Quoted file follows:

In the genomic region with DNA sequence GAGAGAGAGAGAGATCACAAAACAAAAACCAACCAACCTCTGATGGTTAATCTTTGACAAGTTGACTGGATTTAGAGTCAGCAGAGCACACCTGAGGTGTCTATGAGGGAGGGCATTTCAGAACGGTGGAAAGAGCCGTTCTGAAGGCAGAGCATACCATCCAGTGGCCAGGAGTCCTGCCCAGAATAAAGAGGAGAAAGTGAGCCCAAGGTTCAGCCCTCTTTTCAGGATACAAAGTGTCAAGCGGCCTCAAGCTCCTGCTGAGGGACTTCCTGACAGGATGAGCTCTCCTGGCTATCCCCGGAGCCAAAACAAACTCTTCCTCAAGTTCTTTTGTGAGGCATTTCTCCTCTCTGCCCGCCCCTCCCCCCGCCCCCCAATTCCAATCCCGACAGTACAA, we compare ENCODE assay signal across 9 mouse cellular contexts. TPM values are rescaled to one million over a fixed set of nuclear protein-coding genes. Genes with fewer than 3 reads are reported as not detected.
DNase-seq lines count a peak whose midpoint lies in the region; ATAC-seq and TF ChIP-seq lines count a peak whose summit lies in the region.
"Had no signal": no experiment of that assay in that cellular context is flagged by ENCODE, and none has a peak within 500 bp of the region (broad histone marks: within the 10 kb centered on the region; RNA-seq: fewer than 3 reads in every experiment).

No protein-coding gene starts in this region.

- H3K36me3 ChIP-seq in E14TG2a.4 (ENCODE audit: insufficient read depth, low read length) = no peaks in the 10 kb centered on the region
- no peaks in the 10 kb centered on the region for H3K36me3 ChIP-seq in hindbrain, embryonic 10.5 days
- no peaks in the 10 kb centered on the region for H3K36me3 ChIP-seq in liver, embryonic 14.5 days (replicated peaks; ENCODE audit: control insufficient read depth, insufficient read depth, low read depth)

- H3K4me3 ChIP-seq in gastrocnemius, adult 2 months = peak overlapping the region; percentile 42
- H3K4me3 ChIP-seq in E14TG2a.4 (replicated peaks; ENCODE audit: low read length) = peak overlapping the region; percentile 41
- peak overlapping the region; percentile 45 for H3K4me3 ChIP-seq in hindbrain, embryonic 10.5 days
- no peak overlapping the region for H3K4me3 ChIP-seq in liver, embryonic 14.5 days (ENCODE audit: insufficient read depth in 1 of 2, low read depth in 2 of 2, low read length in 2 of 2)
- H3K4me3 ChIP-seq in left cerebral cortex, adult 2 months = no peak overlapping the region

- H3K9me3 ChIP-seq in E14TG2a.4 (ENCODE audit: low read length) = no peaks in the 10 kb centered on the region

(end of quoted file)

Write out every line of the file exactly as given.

In the genomic region with DNA sequence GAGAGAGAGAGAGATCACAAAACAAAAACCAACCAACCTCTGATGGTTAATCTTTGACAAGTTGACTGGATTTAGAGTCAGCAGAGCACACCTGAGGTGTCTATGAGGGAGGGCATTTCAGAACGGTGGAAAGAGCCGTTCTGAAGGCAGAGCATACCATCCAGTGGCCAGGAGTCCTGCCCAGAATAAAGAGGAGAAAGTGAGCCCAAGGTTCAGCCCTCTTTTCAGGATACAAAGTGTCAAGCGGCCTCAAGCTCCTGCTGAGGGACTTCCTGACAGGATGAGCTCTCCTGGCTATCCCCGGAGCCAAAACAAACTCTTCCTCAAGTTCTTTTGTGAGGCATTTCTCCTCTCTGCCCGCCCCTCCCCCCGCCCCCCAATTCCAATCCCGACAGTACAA, we compare ENCODE assay signal across 9 mouse cellular contexts. TPM values are rescaled to one million over a fixed set of nuclear protein-coding genes. Genes with fewer than 3 reads are reported as not detected.
DNase-seq lines count a peak whose midpoint lies in the region; ATAC-seq and TF ChIP-seq lines count a peak whose summit lies in the region.
"Had no signal": no experiment of that assay in that cellular context is flagged by ENCODE, and none has a peak within 500 bp of the region (broad histone marks: within the 10 kb centered on the region; RNA-seq: fewer than 3 reads in every experiment).

No protein-coding gene starts in this region.

- H3K36me3 ChIP-seq in E14TG2a.4 (ENCODE audit: insufficient read depth, low read length) = no peaks in the 10 kb centered on the region
- no peaks in the 10 kb centered on the region for H3K36me3 ChIP-seq in hindbrain, embryonic 10.5 days
- no peaks in the 10 kb centered on the region for H3K36me3 ChIP-seq in liver, embryonic 14.5 days (replicated peaks; ENCODE audit: control insufficient read depth, insufficient read depth, low read depth)

- H3K4me3 ChIP-seq in gastrocnemius, adult 2 months = peak overlapping the region; percentile 42
- H3K4me3 ChIP-seq in E14TG2a.4 (replicated peaks; ENCODE audit: low read length) = peak overlapping the region; percentile 41
- peak overlapping the region; percentile 45 for H3K4me3 ChIP-seq in hindbrain, embryonic 10.5 days
- no peak overlapping the region for H3K4me3 ChIP-seq in liver, embryonic 14.5 days (ENCODE audit: insufficient read depth in 1 of 2, low read depth in 2 of 2, low read length in 2 of 2)
- H3K4me3 ChIP-seq in left cerebral cortex, adult 2 months = no peak overlapping the region

- H3K9me3 ChIP-seq in E14TG2a.4 (ENCODE audit: low read length) = no peaks in the 10 kb centered on the region